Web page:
09.09.2021: The final leaderboard has been published. We congratulate the winning team: Vidente! Visit our discussion page for further information on the end of the competition.
02.09.2021: A special session about this competition will be held at the Stardust-R Virtual Workshop about "Space Traffic Management and Resilient Space Environment" between 13-17 of September. The 3 best scoring teams have the opportunity to present their solution to the virtual audience. Participation to the workshop is free of charge but requires registration until (including) 04.09.2021. As the official announcement of the winners will be after this deadline, we would like to encourage you to register already to be on the safe side, in case you are interested. All information regarding the virtual workshop and the registration can be found on the Workshop website.
Every piece of space debris in our orbit was at one point a functional part of a manmade satellite or launcher, before it turned into a hazard. While debris of larger explosions or critical failures typically do not go undetected, more subtle events may jettison debris in a less obvious way, especially for older satellites, which are no longer operational and unmaintained. If not observed and tracked directly, how can we know the origin of a particular piece of space junk when there are already thousands of objects orbiting our planet?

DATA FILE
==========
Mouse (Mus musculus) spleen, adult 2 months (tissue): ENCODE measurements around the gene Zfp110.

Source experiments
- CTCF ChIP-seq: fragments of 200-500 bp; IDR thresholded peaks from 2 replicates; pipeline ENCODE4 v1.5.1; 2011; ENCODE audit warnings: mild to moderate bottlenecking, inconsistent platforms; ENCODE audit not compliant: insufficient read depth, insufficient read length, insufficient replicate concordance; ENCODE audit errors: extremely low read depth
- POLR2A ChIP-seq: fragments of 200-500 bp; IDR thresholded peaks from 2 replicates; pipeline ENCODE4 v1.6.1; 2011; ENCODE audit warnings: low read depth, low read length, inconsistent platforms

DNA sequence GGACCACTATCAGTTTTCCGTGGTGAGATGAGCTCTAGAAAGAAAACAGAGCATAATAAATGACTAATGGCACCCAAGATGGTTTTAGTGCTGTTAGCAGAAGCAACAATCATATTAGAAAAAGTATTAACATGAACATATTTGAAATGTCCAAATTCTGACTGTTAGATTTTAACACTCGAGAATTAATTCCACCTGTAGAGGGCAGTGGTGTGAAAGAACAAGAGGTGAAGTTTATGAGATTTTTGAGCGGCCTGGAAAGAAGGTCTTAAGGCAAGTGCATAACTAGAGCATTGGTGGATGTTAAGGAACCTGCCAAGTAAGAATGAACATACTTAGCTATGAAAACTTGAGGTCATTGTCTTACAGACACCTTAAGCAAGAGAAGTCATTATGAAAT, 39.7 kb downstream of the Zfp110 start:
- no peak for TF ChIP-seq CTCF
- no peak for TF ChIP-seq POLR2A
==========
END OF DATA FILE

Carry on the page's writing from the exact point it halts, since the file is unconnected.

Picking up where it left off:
For this challenge, you will investigate several debris pieces who have been observed from groundbased equipment on Earth for some years, but whose origins and exact constitutions are unknown. Given the orbits of some potential culprits, your mission is to determine who is responsible for polluting our orbits.